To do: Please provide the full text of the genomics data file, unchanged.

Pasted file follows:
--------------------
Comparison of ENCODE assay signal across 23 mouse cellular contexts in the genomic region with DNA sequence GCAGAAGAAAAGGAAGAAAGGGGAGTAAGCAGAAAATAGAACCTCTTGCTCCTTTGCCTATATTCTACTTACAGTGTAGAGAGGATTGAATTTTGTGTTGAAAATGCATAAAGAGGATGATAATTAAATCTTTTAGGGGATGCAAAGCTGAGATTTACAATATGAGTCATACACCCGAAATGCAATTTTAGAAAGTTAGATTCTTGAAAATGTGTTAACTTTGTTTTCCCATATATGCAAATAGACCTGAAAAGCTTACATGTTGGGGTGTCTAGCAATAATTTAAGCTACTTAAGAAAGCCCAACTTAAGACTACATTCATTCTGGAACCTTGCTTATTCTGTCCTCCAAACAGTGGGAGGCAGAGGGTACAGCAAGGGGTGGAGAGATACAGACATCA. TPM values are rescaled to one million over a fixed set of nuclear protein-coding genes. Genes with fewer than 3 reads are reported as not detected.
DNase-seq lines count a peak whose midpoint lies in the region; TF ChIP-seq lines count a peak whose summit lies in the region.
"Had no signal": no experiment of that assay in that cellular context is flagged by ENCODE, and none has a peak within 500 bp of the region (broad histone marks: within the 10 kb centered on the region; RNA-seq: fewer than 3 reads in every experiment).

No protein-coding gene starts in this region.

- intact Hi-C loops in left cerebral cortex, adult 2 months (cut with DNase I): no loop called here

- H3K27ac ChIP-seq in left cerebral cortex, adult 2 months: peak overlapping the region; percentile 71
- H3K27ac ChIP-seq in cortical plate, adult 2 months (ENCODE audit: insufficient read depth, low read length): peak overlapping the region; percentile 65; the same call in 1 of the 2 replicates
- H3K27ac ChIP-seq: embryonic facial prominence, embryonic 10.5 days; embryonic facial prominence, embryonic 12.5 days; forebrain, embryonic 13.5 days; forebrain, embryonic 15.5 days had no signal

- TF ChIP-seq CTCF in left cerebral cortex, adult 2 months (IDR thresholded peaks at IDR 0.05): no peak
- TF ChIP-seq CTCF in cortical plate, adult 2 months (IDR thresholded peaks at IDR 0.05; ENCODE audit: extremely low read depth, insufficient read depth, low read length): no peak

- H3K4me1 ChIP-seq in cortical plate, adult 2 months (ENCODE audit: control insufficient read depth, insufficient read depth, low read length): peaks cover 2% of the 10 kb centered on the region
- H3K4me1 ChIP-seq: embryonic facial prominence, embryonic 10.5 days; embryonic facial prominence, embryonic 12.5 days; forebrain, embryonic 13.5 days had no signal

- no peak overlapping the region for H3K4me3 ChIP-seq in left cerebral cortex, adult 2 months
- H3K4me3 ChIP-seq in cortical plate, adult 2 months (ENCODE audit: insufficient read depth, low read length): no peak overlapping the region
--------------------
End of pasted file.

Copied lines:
Comparison of ENCODE assay signal across 23 mouse cellular contexts in the genomic region with DNA sequence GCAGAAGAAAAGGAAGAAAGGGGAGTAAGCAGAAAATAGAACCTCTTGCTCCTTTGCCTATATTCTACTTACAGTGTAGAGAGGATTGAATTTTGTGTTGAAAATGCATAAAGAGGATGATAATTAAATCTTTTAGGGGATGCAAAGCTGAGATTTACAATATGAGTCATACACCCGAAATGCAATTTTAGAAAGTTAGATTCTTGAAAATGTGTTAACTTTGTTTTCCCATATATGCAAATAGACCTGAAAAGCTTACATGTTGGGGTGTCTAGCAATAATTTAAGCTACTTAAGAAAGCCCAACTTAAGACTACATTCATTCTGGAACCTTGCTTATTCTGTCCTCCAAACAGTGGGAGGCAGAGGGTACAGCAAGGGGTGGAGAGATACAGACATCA. TPM values are rescaled to one million over a fixed set of nuclear protein-coding genes. Genes with fewer than 3 reads are reported as not detected.
DNase-seq lines count a peak whose midpoint lies in the region; TF ChIP-seq lines count a peak whose summit lies in the region.
"Had no signal": no experiment of that assay in that cellular context is flagged by ENCODE, and none has a peak within 500 bp of the region (broad histone marks: within the 10 kb centered on the region; RNA-seq: fewer than 3 reads in every experiment).

No protein-coding gene starts in this region.

- intact Hi-C loops in left cerebral cortex, adult 2 months (cut with DNase I): no loop called here

- H3K27ac ChIP-seq in left cerebral cortex, adult 2 months: peak overlapping the region; percentile 71
- H3K27ac ChIP-seq in cortical plate, adult 2 months (ENCODE audit: insufficient read depth, low read length): peak overlapping the region; percentile 65; the same call in 1 of the 2 replicates
- H3K27ac ChIP-seq: embryonic facial prominence, embryonic 10.5 days; embryonic facial prominence, embryonic 12.5 days; forebrain, embryonic 13.5 days; forebrain, embryonic 15.5 days had no signal

- TF ChIP-seq CTCF in left cerebral cortex, adult 2 months (IDR thresholded peaks at IDR 0.05): no peak
- TF ChIP-seq CTCF in cortical plate, adult 2 months (IDR thresholded peaks at IDR 0.05; ENCODE audit: extremely low read depth, insufficient read depth, low read length): no peak

- H3K4me1 ChIP-seq in cortical plate, adult 2 months (ENCODE audit: control insufficient read depth, insufficient read depth, low read length): peaks cover 2% of the 10 kb centered on the region
- H3K4me1 ChIP-seq: embryonic facial prominence, embryonic 10.5 days; embryonic facial prominence, embryonic 12.5 days; forebrain, embryonic 13.5 days had no signal

- no peak overlapping the region for H3K4me3 ChIP-seq in left cerebral cortex, adult 2 months
- H3K4me3 ChIP-seq in cortical plate, adult 2 months (ENCODE audit: insufficient read depth, low read length): no peak overlapping the region